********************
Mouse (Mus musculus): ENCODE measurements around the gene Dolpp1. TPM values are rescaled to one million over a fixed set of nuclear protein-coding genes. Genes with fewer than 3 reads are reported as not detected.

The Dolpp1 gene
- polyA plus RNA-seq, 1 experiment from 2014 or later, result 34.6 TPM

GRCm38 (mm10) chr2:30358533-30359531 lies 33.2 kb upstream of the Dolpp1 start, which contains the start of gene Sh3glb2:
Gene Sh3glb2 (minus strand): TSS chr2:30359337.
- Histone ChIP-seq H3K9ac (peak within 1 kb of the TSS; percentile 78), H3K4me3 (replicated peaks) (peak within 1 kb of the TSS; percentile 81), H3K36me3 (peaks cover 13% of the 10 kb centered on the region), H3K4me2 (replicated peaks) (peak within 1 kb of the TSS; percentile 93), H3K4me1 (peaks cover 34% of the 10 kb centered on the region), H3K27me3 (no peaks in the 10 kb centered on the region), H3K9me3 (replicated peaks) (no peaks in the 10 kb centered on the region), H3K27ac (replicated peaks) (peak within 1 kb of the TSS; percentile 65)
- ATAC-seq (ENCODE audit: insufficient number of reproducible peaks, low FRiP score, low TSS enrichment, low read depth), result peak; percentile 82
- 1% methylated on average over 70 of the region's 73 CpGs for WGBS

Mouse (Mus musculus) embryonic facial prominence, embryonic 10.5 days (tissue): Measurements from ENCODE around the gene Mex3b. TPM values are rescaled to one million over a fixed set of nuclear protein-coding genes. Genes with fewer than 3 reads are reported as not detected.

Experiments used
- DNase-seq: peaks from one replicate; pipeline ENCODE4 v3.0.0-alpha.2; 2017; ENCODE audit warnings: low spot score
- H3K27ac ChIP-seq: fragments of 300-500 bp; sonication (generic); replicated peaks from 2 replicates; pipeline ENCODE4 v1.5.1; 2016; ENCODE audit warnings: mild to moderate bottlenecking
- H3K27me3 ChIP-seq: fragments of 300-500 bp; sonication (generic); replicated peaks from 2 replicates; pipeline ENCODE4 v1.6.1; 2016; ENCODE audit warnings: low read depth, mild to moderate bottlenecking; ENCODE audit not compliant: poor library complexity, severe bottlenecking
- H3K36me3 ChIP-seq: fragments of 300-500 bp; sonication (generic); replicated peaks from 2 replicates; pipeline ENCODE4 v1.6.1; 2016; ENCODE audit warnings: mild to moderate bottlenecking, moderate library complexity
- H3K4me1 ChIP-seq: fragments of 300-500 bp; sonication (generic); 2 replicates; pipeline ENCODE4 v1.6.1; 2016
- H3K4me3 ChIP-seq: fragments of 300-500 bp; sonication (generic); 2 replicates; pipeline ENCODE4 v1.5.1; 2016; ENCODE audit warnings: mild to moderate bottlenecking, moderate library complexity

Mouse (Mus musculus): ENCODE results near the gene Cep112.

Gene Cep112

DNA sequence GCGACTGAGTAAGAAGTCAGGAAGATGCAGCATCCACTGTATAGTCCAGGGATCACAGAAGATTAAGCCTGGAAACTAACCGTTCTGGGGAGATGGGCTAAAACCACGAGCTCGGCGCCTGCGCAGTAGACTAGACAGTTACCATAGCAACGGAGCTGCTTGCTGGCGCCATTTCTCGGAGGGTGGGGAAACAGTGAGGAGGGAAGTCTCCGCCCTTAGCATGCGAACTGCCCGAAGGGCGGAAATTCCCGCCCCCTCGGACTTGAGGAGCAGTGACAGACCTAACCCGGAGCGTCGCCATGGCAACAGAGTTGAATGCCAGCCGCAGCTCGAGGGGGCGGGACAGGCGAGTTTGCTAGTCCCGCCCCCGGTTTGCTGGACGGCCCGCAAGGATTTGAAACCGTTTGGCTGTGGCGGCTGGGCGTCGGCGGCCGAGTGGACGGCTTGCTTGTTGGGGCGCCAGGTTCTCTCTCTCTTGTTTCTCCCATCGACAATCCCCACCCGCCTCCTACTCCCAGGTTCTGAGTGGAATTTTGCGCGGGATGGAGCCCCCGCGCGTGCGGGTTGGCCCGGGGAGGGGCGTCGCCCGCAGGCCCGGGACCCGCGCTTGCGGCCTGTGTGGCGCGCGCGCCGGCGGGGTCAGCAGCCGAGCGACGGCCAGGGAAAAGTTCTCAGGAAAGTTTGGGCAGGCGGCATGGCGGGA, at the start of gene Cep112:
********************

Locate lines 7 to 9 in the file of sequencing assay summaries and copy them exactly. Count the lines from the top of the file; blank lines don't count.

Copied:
- ATAC-seq (ENCODE audit: insufficient number of reproducible peaks, low FRiP score, low TSS enrichment, low read depth), result peak; percentile 82
- 1% methylated on average over 70 of the region's 73 CpGs for WGBS

Mouse (Mus musculus) embryonic facial prominence, embryonic 10.5 days (tissue): Measurements from ENCODE around the gene Mex3b. TPM values are rescaled to one million over a fixed set of nuclear protein-coding genes. Genes with fewer than 3 reads are reported as not detected.